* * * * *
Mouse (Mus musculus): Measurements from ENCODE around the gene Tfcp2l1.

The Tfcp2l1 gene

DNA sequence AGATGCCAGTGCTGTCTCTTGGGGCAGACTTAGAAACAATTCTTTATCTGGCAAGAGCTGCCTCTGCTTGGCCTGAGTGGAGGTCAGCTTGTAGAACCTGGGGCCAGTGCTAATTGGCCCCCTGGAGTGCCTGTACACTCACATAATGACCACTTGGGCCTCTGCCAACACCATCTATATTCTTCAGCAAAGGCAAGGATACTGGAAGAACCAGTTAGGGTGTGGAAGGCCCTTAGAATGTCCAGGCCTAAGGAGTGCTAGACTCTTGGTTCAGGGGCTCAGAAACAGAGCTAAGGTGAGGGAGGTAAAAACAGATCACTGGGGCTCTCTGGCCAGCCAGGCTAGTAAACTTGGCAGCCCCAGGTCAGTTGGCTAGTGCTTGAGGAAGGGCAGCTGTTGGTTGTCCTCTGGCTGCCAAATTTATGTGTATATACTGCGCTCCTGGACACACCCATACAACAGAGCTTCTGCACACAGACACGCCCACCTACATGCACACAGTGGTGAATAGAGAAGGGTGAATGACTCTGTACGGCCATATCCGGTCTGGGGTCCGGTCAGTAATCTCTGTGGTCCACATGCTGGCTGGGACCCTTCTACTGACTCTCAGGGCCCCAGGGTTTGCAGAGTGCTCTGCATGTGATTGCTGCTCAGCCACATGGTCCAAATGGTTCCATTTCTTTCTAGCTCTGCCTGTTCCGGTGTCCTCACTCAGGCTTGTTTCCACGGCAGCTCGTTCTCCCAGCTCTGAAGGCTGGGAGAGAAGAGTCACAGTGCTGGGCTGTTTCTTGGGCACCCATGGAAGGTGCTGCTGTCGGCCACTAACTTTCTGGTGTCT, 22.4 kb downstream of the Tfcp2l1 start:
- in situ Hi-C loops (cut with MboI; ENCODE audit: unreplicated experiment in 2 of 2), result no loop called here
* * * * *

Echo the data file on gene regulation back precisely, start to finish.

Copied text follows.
Mouse (Mus musculus): Measurements from ENCODE around the gene Tfcp2l1.

The Tfcp2l1 gene

DNA sequence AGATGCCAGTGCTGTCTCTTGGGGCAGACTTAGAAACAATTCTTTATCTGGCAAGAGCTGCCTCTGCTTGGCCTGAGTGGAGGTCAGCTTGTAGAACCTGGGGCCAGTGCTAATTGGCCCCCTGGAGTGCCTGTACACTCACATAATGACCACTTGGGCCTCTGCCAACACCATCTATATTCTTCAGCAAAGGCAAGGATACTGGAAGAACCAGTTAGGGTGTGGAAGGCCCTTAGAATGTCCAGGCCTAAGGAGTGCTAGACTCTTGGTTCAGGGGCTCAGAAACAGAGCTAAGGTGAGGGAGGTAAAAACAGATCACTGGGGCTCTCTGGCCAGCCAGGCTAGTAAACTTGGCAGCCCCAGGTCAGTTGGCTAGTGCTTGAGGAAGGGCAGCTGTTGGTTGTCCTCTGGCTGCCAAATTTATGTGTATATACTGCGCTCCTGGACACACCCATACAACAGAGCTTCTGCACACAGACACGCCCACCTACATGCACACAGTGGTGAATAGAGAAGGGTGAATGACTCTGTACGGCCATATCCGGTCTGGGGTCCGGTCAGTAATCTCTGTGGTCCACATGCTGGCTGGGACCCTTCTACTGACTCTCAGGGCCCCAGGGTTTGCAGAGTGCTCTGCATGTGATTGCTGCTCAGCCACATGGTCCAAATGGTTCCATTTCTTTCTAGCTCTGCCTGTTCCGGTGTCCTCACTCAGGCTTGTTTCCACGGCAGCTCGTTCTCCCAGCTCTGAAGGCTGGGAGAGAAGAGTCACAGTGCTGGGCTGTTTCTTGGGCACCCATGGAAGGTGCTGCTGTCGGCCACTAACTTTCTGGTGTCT, 22.4 kb downstream of the Tfcp2l1 start:
- in situ Hi-C loops (cut with MboI; ENCODE audit: unreplicated experiment in 2 of 2), result no loop called here